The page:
Wasps should be prized, not despised, say Norwich scientists

Heath potter wasp

A heath potter wasp (Eumenes coarctatus), delivers a caterpillar to her nesting pot. Credit: John Walters. - Credit: John Walters

They might have ruined a fair few picnics and disrupted enjoyment of pints in pub beer gardens, but wasps deserve far more credit, say Norwich scientists.

Whereas bees are prized for their roles as pollinators, University of East Anglia researchers say the reputation of wasps as pointless, but irritating, insects is far from fair.

They say wasps are crucial predators, pollinators, and may even be of use in treating cancer. 

A study, published in the journal Biological Reviews, compiles evidence from over 500 academic papers to review how some 33,000 species of stinging wasps contribute to ecosystems, and how this can help the economy, human health, and society.

Ryan Brock

Ryan Brock, from the University of East Anglia. - Credit: Ryan Brock

Ryan Brock, from UEA’s School of Biological Sciences, said: “Alongside other insects, many wasp species are declining from factors such as climate change and habitat loss.


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"As such, there is urgent need to address their conservation and ensure that habitats continue to benefit from the far-reaching ecosystem services that wasps provide.”

A Polistes paper wasp colony

A Polistes paper wasp colony. Credit: Dr Patrick Kennedy, University of Bristol - Credit: Dr Patrick Kennedy, University of Bristol

Lead author Prof Seirian Sumner, from UCL’s Centre for Biodiversity and Environment Research, said: “Wasps are one of those insects we love to hate – and yet bees, which also sting, are prized for pollinating our crops and making honey.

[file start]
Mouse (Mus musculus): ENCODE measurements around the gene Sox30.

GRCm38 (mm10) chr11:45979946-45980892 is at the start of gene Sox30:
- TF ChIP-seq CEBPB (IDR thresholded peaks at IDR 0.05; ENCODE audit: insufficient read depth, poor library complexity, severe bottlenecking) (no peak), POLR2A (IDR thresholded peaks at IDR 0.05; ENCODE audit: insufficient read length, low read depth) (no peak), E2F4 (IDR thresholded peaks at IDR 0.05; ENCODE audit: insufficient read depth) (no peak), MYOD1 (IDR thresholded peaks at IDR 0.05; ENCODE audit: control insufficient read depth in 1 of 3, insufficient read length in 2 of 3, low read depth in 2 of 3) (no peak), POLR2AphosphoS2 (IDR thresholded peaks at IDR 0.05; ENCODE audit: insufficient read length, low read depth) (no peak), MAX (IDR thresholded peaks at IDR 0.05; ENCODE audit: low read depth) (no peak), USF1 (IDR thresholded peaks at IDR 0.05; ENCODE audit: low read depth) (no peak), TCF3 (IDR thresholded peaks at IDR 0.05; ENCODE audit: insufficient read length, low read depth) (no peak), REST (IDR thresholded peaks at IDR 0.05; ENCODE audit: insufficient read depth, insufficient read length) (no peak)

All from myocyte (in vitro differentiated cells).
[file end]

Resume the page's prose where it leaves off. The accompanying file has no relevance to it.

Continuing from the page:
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“Wasps are understudied relative to other insects like bees, so we are only now starting to properly understand the value and importance of their ecosystem services.

"We have reviewed the best evidence there is, and found that wasps could be just as valuable as other beloved insects like bees, if only we gave them more of a chance.”

Wasps are top predators of other insects - playing a crucial role in stopping aphids and caterpillars from damaging crops.

A social paper wasp

A social paper wasp (Polistes satan). Credit: Professor Seirian Sumner, UCL - Credit: Professor Seirian Sumner, UCL

Researchers say they could be used as sustainable forms of pest control in developing countries, where farmers could bring in populations of a local wasp species with minimal risk to the natural environment.

And, with pollination by insects vital for agriculture, researchers found wasps visited 960 plant species, including 164 completely dependent on wasps.

The review also said wasp venom and saliva has antibiotic properties, while yellowjacket wasp venom has shown promise in treating cancer.

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